Forget the conspiracy theories that claim Martin Luther King Jr.'s assassination was the result of a government plot. Lyndon Johnson, the Joint Chiefs of Staff, and the FBI had nothing to do with it. James Earl Ray killed King. If any organization was involved, it was more likely the KKK than the CIA.

That's the conclusion I've reached after decades of pondering every scrap of information I could find about King's murder, including the so-called proof about a supposed high-level government plot put forth by King's family and Ray's last attorney, William F. Pepper.


There's not enough space to go into all of the evidence that points the finger squarely at Ray. It includes the undisputed facts that he bought the rifle that was found at the scene of the crime, rented a room that overlooked King's motel and had been stalking his victim for weeks. (For an exhaustive and thoroughly convincing rebuttal of conspiratorial speculations about the case, check out Killing The Dream by Gerald Posner.

But the main reasons for my skepticism about the conspiracy theories are two essential truths that some people just can't seem to grasp: It didn't make a massive movement of troops, intelligence agencies and Mafia hit men to do away with the revered civil rights leaders. And there was a group deeply engaged in the systematic murder of uppity blacks like King. It was called the Ku Klux Klan.

The simple fact is that killing King would have been easy, almost routine.

He had no bodyguard or police protection. His whereabouts in Memphis on the day he was killed had been published in the local news media. The Lorraine Motel, where he was slain, had an exposed concrete walkway where he would have been vulnerable to being shot from a nearby flophouse where Ray had a room. All a concealed gunman had to do was aim, pull the trigger and get away in the confusion.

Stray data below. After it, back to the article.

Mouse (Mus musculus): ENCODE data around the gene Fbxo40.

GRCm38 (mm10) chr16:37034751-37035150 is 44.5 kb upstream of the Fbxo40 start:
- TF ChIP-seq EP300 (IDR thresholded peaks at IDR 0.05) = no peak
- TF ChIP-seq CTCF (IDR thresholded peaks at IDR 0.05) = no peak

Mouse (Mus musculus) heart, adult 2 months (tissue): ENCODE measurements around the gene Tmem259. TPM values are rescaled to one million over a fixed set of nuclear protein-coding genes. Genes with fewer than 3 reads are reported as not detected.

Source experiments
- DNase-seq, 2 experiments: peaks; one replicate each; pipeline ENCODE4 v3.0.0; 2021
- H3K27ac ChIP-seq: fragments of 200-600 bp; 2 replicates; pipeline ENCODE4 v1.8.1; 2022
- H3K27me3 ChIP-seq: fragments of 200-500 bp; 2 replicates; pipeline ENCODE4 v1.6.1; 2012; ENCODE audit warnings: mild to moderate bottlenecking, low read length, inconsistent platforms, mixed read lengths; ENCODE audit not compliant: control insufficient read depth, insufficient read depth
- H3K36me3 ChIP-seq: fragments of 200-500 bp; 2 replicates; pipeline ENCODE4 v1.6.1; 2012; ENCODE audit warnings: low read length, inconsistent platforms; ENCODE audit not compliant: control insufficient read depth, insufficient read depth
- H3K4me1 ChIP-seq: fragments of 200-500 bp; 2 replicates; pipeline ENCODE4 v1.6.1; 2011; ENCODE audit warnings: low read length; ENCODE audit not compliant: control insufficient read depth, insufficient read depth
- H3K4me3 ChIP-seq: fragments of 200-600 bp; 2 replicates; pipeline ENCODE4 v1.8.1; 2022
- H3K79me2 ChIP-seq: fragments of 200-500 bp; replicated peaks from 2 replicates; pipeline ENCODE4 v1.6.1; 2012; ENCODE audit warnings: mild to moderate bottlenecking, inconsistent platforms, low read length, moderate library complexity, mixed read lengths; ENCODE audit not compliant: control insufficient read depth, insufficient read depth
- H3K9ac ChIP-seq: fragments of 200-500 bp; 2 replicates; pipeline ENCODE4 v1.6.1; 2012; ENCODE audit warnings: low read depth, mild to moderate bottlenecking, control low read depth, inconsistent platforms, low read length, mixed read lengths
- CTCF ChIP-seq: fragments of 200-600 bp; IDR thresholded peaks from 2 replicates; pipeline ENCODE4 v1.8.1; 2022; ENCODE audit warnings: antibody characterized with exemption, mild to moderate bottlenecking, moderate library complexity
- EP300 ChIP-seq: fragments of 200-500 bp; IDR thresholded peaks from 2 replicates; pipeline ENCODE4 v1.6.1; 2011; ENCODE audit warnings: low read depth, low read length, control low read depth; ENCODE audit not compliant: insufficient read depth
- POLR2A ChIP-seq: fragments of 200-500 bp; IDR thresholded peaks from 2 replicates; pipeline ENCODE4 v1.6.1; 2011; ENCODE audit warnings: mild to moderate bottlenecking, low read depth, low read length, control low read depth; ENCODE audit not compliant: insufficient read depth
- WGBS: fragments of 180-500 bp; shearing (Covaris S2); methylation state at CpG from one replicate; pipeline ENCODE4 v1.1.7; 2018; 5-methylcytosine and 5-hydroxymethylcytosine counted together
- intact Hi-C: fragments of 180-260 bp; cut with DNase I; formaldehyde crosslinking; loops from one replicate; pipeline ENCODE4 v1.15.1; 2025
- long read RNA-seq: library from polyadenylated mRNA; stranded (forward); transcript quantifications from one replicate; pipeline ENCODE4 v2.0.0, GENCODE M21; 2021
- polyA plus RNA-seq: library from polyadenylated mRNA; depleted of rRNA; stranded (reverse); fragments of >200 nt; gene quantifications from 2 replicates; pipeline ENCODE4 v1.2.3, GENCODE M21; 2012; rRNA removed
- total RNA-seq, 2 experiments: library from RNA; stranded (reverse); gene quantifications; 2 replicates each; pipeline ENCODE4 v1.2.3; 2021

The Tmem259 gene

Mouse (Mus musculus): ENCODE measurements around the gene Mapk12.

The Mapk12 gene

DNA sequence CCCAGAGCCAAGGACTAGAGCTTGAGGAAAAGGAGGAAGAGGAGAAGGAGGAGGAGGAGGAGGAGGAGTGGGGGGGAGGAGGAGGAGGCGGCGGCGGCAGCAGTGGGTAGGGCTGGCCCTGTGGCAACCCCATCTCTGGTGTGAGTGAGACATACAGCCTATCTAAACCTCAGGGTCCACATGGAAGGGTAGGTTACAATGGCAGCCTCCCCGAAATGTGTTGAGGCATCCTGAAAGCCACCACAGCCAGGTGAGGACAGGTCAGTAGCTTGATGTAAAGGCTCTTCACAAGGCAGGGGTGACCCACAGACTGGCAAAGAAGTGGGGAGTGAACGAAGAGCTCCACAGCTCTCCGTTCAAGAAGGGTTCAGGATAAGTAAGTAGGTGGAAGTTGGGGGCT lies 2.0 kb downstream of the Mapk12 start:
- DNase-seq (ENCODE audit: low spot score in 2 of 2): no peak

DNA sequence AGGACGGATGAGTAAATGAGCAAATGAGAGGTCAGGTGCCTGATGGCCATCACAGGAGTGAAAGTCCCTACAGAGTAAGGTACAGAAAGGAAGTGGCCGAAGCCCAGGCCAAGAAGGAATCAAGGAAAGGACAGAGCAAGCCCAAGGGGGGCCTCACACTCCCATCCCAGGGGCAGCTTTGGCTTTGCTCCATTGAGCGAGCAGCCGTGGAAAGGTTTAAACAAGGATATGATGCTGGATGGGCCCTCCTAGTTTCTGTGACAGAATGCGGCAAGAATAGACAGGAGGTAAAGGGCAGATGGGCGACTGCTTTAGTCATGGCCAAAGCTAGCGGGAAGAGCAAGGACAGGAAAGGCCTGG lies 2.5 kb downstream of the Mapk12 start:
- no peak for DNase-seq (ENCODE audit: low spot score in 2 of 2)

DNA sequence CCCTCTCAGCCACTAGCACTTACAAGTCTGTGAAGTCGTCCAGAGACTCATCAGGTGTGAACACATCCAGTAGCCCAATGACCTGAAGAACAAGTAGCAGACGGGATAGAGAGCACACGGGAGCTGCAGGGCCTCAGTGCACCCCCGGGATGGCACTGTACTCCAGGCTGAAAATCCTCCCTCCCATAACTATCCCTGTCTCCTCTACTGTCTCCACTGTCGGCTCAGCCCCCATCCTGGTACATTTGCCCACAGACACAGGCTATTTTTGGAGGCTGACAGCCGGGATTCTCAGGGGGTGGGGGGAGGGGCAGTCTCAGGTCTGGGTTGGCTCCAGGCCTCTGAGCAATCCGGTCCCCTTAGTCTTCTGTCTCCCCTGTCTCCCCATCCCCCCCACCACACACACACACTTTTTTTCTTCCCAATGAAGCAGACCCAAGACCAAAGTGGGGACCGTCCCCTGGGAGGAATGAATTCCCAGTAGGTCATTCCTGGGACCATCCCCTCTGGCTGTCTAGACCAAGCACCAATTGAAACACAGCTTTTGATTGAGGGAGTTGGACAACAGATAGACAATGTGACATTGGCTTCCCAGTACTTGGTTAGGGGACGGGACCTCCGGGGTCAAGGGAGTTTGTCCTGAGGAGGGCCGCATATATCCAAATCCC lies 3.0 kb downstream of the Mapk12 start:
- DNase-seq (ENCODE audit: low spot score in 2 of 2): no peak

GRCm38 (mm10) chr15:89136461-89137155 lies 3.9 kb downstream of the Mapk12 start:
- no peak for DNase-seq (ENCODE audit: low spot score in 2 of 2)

I believe that's what Ray did.

Lone gunmen have perpetrated plenty of political shootings. Five years before King was cut down , a Klansman named Byron de la Beckwith slaughtered NAACP Field Secretary Medgar Evers as he got out of his car at his home in Jackson, Mississippi. De la Beckwith was acting alone.

So was a nut case named John Hinckley, who nearly killed Ronald Reagan even though he had Secret Service protection. If de la Beckwith and Hinckley could do what they did without help from a massive conspiracy, why is it so hard to believe that Ray acted alone?


But even though I am convinced that Ray pulled the trigger, I believe that he got help from segregationist groups before and after the shooting. The help could have come from the Klan or its racist ally, the National States Rights Party, then headed by J.B.Stoner.

Stoner, who claimed blacks were apes and that merely being a Jew should be a crime punishable by execution, became one of Ray's lawyers. In a bitter irony, it was this virulent bigot who first promulgated the idea that Ray was an innocent dupe caught up in a vast government conspiracy that was eventually embraced by King's family.

All that suggests to me that the shadowy network that was responsible for the death of Evers; the four little girls who died in the bombing at Birmingham's 16th Street Baptist Church; Schwerner, Chaney and Goodman ; and a host of other heroes is also responsible for Dr. King's martyrdom.


It pains all of us to think that a saint such as King perished at the hand of a two bit punk. A historic figure like him deserved a more glorious ending. But wishful thinking can not change the facts about James Earl Ray's complicity in slaying the dreamer. Pinning the murder on the government is a delusion and a lie.

Jack White is a regular contributor to The Root.

is a former columnist for TIME magazine and a regular contributor to The Root.